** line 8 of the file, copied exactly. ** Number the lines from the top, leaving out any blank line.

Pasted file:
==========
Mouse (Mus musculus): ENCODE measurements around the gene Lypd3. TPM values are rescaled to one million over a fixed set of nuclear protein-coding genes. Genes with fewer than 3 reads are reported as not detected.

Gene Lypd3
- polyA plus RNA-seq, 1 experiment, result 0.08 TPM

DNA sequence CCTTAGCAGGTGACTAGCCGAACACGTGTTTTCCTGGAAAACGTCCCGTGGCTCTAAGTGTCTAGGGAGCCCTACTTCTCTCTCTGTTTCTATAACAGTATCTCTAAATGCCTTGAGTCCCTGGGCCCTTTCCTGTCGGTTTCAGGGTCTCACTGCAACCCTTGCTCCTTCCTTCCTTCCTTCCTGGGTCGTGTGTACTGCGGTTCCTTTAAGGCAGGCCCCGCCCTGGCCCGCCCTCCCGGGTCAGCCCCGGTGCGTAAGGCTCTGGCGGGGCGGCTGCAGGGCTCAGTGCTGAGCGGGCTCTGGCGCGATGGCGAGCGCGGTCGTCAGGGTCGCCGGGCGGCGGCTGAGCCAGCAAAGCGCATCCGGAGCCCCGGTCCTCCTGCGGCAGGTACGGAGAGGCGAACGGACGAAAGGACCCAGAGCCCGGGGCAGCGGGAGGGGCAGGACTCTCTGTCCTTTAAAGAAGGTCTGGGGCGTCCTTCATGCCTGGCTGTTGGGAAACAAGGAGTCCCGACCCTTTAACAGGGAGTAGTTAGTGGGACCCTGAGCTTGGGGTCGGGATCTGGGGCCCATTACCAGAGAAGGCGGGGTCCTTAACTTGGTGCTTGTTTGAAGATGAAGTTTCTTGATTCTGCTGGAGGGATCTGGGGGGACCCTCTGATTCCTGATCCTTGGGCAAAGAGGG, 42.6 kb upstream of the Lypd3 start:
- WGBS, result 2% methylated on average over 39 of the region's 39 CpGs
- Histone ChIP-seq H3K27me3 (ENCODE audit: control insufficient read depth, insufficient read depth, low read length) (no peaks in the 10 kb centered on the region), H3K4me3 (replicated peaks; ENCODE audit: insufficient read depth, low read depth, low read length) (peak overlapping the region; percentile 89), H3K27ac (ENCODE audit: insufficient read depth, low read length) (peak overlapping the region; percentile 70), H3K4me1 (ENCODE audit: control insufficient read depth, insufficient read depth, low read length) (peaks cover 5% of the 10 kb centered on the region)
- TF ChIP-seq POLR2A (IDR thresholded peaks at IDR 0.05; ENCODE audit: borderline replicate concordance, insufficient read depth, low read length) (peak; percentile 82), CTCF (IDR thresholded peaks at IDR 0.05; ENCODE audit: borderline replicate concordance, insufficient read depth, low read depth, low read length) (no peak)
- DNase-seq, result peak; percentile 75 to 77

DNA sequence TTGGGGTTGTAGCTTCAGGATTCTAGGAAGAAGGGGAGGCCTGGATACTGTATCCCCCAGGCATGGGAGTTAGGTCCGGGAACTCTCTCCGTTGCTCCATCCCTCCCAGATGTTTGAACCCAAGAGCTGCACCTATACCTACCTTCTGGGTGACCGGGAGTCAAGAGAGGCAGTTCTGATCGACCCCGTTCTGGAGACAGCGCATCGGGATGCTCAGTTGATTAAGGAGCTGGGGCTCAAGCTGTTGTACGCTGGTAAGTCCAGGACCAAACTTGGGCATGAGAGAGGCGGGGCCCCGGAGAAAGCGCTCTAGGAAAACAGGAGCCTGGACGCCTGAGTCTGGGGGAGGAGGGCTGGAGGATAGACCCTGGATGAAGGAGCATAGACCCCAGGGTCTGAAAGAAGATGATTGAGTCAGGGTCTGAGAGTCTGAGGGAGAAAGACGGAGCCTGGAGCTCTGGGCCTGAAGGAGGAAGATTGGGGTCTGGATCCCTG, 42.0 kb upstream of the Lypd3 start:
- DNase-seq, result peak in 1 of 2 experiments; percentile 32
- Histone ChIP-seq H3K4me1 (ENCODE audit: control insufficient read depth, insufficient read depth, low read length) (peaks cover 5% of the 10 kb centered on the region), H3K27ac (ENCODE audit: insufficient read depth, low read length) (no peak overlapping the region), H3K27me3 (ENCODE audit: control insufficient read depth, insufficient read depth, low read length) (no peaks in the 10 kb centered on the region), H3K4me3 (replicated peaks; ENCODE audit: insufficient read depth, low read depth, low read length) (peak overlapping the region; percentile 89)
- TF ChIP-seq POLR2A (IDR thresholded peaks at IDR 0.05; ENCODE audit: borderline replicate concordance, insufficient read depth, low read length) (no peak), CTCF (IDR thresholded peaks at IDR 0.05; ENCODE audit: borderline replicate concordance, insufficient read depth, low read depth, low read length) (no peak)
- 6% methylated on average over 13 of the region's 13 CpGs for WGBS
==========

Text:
- DNase-seq, result peak; percentile 75 to 77